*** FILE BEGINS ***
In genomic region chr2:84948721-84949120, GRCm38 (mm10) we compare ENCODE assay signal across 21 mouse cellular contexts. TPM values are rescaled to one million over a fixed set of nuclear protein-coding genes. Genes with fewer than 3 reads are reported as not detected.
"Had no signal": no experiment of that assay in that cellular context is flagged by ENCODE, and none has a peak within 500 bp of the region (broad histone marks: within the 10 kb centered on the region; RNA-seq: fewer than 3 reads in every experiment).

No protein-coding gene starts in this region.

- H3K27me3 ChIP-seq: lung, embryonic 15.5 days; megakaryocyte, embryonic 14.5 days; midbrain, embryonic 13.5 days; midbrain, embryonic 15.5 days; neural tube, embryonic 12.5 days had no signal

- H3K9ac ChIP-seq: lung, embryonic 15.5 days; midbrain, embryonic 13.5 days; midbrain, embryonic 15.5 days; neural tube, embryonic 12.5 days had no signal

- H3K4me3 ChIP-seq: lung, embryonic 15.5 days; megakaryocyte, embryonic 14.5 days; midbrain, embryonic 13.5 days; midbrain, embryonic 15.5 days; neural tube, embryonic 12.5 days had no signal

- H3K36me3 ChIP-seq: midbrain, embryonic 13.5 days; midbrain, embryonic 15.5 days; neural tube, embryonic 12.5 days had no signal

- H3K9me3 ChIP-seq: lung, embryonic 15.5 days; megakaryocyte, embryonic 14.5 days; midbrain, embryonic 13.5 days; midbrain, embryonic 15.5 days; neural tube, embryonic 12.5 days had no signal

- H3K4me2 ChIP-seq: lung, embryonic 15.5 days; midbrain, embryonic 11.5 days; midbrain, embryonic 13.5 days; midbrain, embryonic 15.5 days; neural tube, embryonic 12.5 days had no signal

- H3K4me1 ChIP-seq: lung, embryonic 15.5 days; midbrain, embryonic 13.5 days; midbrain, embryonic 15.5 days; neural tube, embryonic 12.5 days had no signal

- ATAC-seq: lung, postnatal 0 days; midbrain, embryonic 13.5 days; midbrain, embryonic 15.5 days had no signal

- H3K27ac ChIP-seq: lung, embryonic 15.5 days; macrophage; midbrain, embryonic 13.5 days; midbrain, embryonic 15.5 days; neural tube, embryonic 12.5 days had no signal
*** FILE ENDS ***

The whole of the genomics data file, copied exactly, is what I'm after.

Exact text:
In genomic region chr2:84948721-84949120, GRCm38 (mm10) we compare ENCODE assay signal across 21 mouse cellular contexts. TPM values are rescaled to one million over a fixed set of nuclear protein-coding genes. Genes with fewer than 3 reads are reported as not detected.
"Had no signal": no experiment of that assay in that cellular context is flagged by ENCODE, and none has a peak within 500 bp of the region (broad histone marks: within the 10 kb centered on the region; RNA-seq: fewer than 3 reads in every experiment).

No protein-coding gene starts in this region.

- H3K27me3 ChIP-seq: lung, embryonic 15.5 days; megakaryocyte, embryonic 14.5 days; midbrain, embryonic 13.5 days; midbrain, embryonic 15.5 days; neural tube, embryonic 12.5 days had no signal

- H3K9ac ChIP-seq: lung, embryonic 15.5 days; midbrain, embryonic 13.5 days; midbrain, embryonic 15.5 days; neural tube, embryonic 12.5 days had no signal

- H3K4me3 ChIP-seq: lung, embryonic 15.5 days; megakaryocyte, embryonic 14.5 days; midbrain, embryonic 13.5 days; midbrain, embryonic 15.5 days; neural tube, embryonic 12.5 days had no signal

- H3K36me3 ChIP-seq: midbrain, embryonic 13.5 days; midbrain, embryonic 15.5 days; neural tube, embryonic 12.5 days had no signal

- H3K9me3 ChIP-seq: lung, embryonic 15.5 days; megakaryocyte, embryonic 14.5 days; midbrain, embryonic 13.5 days; midbrain, embryonic 15.5 days; neural tube, embryonic 12.5 days had no signal

- H3K4me2 ChIP-seq: lung, embryonic 15.5 days; midbrain, embryonic 11.5 days; midbrain, embryonic 13.5 days; midbrain, embryonic 15.5 days; neural tube, embryonic 12.5 days had no signal

- H3K4me1 ChIP-seq: lung, embryonic 15.5 days; midbrain, embryonic 13.5 days; midbrain, embryonic 15.5 days; neural tube, embryonic 12.5 days had no signal

- ATAC-seq: lung, postnatal 0 days; midbrain, embryonic 13.5 days; midbrain, embryonic 15.5 days had no signal

- H3K27ac ChIP-seq: lung, embryonic 15.5 days; macrophage; midbrain, embryonic 13.5 days; midbrain, embryonic 15.5 days; neural tube, embryonic 12.5 days had no signal